in the early 80's after she had read the first wave of what we today 
would call postmodern criticism.  The basic problem, according to 
Gardner, was that critics "have taken difficulties and raised them to 
the level of impossibilities."  Although I subscribe to "presentism" 
myself (What other vantage point do we have than the present?), I often 
wonder whether she was right.

As an example, do we have the same difficulties ascertaining authorial 
intention with ancient literature?  The Greeks and the Romans, or, say, 
Old English poetry?

Do we have a problem with interpreting "The Wife's Lament" or "The 
Wanderer," or with Homer's intention in his epics?  Isn't the answer 
"No"? This leads me to think that, maybe, when the values in an area of 
study are firmly believed to be dead - of historic importance only - we 
can pretty much agree about interpretation and intention. But when the 
values in an era touch us personally, as in Shakespeare and the 
Renaissance generally, then the fight begins.

I'm not sure where this leads me, but I'd be interested in what others 
think.

Ed Taft

_______________________________________________________________
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WashPost: Ourselves in Shakespeare

The Shakespeare Conference: SHK 18.0610  Friday, 14 September 2007

[1] 	From: 		John Drakakis <This email address is being protected from spambots. You need JavaScript enabled to view it.>
	Date: 		Wednesday, 12 Sep 2007 17:09:41 +0100
	Subj: 		RE: SHK 18.0602 WashPost: Ourselves in Shakespeare

[2] 	From: 		Ros King <This email address is being protected from spambots. You need JavaScript enabled to view it.>
	Date: 		Thursday, 13 Sep 2007 16:12:50 +0100
	Subj: 		Re: SHK 18.0602 WashPost: Ourselves in Shakespeare


[1]-----------------------------------------------------------------
From: 		John Drakakis <This email address is being protected from spambots. You need JavaScript enabled to view it.>
Date: 		Wednesday, 12 Sep 2007 17:09:41 +0100
Subject: 18.0602 WashPost: Ourselves in Shakespeare
Comment: 	RE: SHK 18.0602 WashPost: Ourselves in Shakespeare

I think you're right to pull me up on the semantics here Gabriel, though 
the example you choose isn't quite as open and shut a case as you think. 
  More of that in a minute.

Where there are different texts (quarto, folio) then one cannot avoid 
speculating.  BUT textual bibliography STARTS from the actual marks on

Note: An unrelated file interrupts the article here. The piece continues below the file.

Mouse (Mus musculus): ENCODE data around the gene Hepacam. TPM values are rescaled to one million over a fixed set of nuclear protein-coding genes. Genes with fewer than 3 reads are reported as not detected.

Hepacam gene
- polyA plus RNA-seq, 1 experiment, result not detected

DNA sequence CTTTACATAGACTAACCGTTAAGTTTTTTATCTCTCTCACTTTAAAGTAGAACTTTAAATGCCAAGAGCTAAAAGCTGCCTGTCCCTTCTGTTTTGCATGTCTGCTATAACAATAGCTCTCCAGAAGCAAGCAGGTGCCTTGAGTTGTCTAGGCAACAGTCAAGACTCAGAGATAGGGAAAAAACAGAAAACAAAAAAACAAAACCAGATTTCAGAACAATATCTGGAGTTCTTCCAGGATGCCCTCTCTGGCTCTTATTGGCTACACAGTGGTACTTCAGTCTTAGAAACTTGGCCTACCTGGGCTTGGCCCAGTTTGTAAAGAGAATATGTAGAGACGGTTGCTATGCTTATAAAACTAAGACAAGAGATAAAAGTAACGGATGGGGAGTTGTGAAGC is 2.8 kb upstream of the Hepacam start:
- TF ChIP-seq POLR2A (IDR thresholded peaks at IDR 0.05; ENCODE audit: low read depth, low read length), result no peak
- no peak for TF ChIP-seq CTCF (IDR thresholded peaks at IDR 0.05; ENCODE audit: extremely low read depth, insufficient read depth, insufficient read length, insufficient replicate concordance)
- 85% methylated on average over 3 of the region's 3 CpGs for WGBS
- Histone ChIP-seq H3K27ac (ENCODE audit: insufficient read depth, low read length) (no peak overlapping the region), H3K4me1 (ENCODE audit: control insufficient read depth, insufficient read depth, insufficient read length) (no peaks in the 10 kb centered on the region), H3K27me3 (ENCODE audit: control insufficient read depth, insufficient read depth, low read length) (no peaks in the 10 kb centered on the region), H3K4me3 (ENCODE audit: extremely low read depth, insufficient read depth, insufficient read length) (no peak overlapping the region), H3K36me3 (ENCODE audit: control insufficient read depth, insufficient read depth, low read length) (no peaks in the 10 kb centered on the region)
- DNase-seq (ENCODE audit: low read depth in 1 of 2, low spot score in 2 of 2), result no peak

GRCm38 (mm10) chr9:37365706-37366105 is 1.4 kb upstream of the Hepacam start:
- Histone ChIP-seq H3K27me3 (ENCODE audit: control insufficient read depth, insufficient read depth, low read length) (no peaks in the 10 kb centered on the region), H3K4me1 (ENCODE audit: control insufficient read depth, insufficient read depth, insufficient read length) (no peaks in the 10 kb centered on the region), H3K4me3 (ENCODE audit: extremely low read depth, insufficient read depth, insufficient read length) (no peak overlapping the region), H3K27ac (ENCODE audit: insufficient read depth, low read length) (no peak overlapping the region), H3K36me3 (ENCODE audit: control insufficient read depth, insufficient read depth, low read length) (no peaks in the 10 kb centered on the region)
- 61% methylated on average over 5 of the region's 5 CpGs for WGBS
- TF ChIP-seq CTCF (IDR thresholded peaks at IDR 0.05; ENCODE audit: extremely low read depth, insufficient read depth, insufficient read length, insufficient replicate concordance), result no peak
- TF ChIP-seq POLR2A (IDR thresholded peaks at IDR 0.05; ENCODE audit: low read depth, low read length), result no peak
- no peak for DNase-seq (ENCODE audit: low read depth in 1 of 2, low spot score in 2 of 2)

the page, but not from what they 'mean' in a literary sense.  We add 
that at a later stage, though we continually short-circuit the process 
in practice.   They may have a limited bibliographical meaning or they 
may spur us to cross the boundary into considering 'literary' (I use the 
word in scare quotes, Lukas Erne notwithstanding) matters. I think 
Jerome McGann puts it well in his 1991 book 'The Textual Condition' 
where he makes a clear distinction between the demands of the two 
discursive fields: literary, and textual. Those fields are not 
interchangeable and if you think they are then you do so at your peril.

Let me now come to the case you mention. There is only the Folio text of 
Cymbeline, and while we might speculate that an 'm' might be read as 
'nn' in the name of 'Imogen'- just as we might (opportunistically) 
choose to regard some 'u' types as turned 'n' types, it might be helpful 
to search other Shakespeare Q or F texts to see whether the name 
'Innogen' occurs.  Sure enough, it does, and in Q1 (1600) of Much Ado, 
where the silent 'Innogen' - mistakenly, in my view, exorcised by 
editors- appears. Can we say that the spelling here is an error? and 
have 2 compositors made the same mistake in reading? OR do we look to 
see if this is an acceptable alternative spelling of a name that we 
would modernise and normalise as 'Imogen'. As editors there are plenty 
of names that we might modernise without necessarily reverting to 
speculation about what Shakespeare actually wrote.

On the more general matter of what the compositors who set plays read as 
their copy, then we speculate, and my phrase 'hypothetical manuscript' 
was not intended to imply that one did not exist, but that its detailed 
contents can only be speculated about. Let me offer you an example (from 
memory) from The Merchant of Venice. In Q1 (1600) in 4.1 Shylock says 
'Affection /Maisters of passion'.  Various editors have emended to 
'Affection / Master of passion' or 'Affection / Masters oft passion'. 
The problem is compounded because elsewhere in the quarto master is 
sometimes spelt 'maister', and this spelling occasionally occurs in 
Spenser also. What to do? Does 'affection', that is culturally thought 
to be subservient to any form of 'mastery' suddenly change its position 
in the cultural hierarchy, or can we think of another meaning for this 
vexed phrase that might make sense historically. If we go to Sonnet 20 
then we find in the opening lines there: